A solar eclipse occurs when the Moon places itself directly between the Earth and the Sun, hiding it in part or in whole. In southern Canada, the eclipse will be partial, that is, the Sun will not be completely hidden. In Montreal, the eclipse will already have started at sunrise, around 5:07 am, and it will peak at 5:39 am At that time, 79% of the Sun’s surface will be obscured by the Moon. An hour later, at 6:39 a.m., the eclipse will be over.
“Solar eclipses, even partial ones, are rare astronomical phenomena because they are only visible in a limited region of the globe. It is truly a spectacle worth admiring! ” indicates Frédérique Baron, astrophysicist at the University of Montreal.
This map shows the different areas where the June 10 eclipse will be visible in Quebec: in the dark blue region, the eclipse will be annular, while, in the green regions and yellow regions, it will be partial. In Montreal, which is in the yellow zone, the sun will already rise eclipsed.
Credit: ASTROLab of Mont-Mégantic National Park.
It is in a corridor that stretches from northern Ontario and Quebec to Siberia via Nunavut that the spectacle will be the most impressive, because the silhouette of the Moon will come to be placed directly on the Sun, hiding its entire center and leaving only a ring of the Sun visible.
“It is the first time that such an eclipse – an eclipse annular – will be observed in the skies of Quebec since 1930! ” adds Nathalie Ouellette, astrophysicist at the University of Montreal and coordinator of the Institute for Research on Exoplanets at UdeM (iREx).
Want to admire the eclipse?
The iREx and its partners are participating in several initiatives to encourage Quebecers to get up early on June 10 to enjoy this rare event!
Warning! You should never observe the Sun directly, during an eclipse or at any other time. Even partially eclipsed, it still represents a serious danger to the retina.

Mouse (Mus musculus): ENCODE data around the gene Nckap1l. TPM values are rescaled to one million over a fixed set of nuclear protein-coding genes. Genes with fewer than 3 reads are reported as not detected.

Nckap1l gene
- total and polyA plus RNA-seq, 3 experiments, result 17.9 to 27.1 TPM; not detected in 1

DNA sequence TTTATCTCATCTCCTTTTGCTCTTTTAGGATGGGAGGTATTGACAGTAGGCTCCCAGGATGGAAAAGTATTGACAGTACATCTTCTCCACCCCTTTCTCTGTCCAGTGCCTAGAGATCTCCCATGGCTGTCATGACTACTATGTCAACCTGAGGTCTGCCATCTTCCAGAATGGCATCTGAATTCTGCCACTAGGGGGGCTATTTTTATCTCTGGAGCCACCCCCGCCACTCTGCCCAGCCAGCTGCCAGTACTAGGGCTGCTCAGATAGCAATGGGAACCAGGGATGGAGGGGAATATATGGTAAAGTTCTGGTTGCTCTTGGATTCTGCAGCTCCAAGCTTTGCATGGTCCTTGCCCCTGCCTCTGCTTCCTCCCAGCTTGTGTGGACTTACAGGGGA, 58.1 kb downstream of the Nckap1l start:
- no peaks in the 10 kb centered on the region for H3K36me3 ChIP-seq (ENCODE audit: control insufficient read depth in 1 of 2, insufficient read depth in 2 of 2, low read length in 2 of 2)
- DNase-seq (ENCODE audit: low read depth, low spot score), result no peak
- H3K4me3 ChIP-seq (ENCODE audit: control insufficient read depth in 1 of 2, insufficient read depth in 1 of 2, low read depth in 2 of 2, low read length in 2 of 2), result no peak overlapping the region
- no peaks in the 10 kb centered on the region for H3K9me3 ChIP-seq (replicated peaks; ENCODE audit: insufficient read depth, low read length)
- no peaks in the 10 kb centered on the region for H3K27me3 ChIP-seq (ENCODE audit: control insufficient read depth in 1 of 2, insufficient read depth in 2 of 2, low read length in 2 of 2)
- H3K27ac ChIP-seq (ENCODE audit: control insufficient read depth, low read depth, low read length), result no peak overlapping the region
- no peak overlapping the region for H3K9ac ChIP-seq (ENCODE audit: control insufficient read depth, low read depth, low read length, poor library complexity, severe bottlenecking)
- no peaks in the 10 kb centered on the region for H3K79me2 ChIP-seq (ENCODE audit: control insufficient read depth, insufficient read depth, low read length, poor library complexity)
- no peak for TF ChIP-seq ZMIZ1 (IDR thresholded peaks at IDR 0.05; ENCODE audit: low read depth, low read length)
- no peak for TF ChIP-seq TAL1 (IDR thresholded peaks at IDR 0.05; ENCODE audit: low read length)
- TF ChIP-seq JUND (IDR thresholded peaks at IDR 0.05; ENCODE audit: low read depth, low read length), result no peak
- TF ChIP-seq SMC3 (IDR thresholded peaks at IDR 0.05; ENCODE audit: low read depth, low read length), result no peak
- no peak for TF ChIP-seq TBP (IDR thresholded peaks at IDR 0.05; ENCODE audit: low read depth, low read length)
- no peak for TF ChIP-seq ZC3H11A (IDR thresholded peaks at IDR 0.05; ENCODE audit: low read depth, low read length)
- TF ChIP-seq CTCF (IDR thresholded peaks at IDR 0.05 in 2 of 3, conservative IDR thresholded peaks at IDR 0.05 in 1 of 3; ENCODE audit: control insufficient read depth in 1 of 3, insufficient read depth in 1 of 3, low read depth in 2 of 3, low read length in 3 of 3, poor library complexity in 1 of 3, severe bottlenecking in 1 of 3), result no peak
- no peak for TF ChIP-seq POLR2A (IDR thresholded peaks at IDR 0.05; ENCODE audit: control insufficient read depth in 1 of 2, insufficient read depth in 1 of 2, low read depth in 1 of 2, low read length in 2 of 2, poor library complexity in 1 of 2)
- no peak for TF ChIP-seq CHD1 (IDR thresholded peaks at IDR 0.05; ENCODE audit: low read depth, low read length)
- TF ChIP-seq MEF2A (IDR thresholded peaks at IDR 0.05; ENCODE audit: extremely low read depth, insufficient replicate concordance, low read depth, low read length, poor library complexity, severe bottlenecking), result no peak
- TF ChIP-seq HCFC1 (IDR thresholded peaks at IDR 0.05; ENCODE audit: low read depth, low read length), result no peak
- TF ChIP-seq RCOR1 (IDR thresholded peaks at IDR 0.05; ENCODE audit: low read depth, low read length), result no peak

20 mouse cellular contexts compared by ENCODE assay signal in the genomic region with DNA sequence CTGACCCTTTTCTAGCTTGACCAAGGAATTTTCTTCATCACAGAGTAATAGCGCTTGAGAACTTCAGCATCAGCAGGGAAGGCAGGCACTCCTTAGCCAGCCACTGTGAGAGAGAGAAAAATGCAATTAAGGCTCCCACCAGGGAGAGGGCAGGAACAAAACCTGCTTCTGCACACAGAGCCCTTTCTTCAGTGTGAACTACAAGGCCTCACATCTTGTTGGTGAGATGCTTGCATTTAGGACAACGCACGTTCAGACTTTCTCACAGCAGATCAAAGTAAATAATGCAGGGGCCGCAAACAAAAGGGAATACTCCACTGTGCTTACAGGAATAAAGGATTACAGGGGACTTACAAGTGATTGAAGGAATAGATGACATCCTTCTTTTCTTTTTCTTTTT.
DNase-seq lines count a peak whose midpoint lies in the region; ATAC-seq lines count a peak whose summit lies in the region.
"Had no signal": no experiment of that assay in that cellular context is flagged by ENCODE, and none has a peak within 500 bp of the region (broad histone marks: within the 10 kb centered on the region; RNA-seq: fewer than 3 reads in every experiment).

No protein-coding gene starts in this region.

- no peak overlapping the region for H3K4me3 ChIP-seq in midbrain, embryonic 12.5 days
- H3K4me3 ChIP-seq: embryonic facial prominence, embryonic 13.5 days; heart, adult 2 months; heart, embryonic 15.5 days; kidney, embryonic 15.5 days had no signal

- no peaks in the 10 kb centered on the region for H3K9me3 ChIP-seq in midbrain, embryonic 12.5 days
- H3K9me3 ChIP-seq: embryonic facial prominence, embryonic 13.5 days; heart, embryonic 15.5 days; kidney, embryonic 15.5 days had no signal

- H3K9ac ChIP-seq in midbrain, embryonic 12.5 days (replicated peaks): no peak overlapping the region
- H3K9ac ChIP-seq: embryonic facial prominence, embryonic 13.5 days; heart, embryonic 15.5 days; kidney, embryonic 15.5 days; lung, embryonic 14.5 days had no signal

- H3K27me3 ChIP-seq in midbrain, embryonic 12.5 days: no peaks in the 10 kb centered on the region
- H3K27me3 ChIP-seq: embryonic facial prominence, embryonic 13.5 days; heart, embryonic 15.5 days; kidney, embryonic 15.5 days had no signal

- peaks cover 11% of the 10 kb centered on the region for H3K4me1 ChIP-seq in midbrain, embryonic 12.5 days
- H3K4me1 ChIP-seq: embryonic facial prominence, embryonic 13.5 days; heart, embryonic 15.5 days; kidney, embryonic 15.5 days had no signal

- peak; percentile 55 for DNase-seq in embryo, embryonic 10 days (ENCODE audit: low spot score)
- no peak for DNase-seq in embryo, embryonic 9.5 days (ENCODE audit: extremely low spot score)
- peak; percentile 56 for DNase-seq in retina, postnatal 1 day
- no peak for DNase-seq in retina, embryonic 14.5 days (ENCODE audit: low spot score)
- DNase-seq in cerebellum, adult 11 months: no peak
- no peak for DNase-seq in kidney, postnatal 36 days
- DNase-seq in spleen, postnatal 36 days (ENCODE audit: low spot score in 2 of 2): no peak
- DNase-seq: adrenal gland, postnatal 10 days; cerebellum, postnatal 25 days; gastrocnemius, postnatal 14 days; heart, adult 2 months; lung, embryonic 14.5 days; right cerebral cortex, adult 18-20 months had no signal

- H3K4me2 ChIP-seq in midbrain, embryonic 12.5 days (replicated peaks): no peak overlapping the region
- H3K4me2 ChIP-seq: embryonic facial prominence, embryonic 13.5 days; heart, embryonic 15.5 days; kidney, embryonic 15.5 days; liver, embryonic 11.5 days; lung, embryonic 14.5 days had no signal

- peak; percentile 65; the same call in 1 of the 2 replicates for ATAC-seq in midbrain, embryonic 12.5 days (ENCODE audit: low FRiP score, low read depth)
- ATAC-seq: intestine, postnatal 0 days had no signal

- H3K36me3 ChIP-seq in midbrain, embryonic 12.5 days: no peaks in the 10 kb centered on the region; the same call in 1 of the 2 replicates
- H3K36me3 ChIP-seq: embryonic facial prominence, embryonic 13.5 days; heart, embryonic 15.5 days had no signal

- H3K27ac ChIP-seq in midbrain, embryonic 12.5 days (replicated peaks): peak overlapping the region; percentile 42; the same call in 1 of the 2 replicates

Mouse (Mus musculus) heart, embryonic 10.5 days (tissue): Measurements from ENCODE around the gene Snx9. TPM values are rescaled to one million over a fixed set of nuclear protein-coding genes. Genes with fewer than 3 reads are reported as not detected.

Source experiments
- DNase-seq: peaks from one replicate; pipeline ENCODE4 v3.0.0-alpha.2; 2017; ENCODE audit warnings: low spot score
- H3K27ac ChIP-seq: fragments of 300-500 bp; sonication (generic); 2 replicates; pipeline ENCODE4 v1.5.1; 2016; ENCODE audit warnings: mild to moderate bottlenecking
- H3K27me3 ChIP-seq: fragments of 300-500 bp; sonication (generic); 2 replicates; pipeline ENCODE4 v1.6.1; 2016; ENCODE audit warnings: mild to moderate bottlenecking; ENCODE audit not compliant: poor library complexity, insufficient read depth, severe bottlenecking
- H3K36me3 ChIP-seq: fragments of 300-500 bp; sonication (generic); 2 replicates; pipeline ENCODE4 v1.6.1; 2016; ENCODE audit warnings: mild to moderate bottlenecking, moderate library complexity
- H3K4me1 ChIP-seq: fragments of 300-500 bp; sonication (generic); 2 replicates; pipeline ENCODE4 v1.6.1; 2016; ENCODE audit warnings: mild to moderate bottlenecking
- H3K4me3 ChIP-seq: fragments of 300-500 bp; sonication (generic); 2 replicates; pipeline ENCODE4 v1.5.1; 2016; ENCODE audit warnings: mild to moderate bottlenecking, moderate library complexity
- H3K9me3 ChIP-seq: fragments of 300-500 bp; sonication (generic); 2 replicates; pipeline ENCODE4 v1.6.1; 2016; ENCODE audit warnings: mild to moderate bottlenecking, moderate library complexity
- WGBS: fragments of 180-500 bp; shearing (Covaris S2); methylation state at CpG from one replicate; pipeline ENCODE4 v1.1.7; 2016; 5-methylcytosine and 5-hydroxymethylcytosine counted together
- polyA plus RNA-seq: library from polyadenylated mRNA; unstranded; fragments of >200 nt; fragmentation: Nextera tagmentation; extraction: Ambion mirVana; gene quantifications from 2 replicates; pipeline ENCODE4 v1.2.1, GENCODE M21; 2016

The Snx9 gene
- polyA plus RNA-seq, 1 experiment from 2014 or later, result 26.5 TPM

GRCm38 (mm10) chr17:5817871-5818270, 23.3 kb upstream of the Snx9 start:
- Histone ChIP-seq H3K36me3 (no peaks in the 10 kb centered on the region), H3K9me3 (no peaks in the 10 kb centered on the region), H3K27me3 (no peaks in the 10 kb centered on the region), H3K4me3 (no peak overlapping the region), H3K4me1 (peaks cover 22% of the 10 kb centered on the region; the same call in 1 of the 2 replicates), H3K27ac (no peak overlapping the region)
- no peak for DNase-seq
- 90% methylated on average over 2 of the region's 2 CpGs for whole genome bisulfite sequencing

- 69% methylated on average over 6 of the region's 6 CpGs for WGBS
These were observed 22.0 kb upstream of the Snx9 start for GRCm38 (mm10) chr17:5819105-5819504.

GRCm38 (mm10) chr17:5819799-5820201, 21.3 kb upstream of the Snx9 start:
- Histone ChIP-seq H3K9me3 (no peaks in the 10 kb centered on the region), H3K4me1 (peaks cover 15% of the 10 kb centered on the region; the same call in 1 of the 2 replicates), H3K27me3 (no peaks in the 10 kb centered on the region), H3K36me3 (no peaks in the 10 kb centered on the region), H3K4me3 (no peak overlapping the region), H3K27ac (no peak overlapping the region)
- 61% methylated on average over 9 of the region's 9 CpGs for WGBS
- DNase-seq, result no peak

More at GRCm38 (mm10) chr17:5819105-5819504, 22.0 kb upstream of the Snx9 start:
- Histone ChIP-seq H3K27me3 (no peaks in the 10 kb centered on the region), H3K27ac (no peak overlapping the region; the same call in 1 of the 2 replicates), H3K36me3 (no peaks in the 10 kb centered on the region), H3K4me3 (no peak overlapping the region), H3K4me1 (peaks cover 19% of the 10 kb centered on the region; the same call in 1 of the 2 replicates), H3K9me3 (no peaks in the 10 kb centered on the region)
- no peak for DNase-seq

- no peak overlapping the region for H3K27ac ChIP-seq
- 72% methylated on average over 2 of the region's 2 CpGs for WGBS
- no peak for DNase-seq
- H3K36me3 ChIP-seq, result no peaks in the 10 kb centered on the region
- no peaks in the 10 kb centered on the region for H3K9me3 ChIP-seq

“To observe the Sun in a safe way, you have to use a solar filter that allows only a tiny fraction of the light to pass through, complying with the standard. [ISO 12312-2: 2015], or even follow the show indirectly, by a projection mechanism, ”explains astrophysicist Frédérique Baron.
Sun filters distributed free of charge
The filter allows you to observe the Sun in a safe way.
Credit: Space for Life
In Montreal, more than 4,000 solar filters will be distributed free of charge in municipal libraries on the island of Montreal. On the UdeM side, to get an information sheet with a detachable filter that allows you to look at the Sun in complete safety, go to the Science Library on the MIL campus or to the Mathematics and Computer Library of the André-Aisenstadt pavilion. Most of these places will be distributing them from 1is June. Hurry, quantities are limited!
The Eclipse Challenge: another way to observe this astronomical phenomenon
Even without a solar filter, it is possible to follow the eclipse in a safe way by watching a projection of the Sun, which can be created very easily, as explained on the Web page of the Eclipse Challenge, launched by the organization À la discovery of the Universe.
“One might think that it is complicated to create such a projection system, but it is not! says Marie-Eve Naud, astrophysicist at iREx and project manager for Discovering the Universe. We can make one in less than a minute with two sheets and a sharp object like a sharp pencil, or even without any material at all, using our hands! ”
The podcast “Les astrophysiciennes” accompanies you during the eclipse
On the day of the observation, go – ideally before sunrise – to a place where the horizon is clear to the east-northeast. To accompany your observations, a special episode of the podcast Astrophysicists will be online very early in the morning of June 10.
You will meet there the iREx astrophysicists Frédérique Baron and Nathalie Ouellette as well as collaborators from Space for Life and Discovering the Universe to learn more about solar eclipses.
The invitation is out! On the morning of June 10, grab your sunscreen or projection device, listen Astrophysicists and go out and see the eclipse!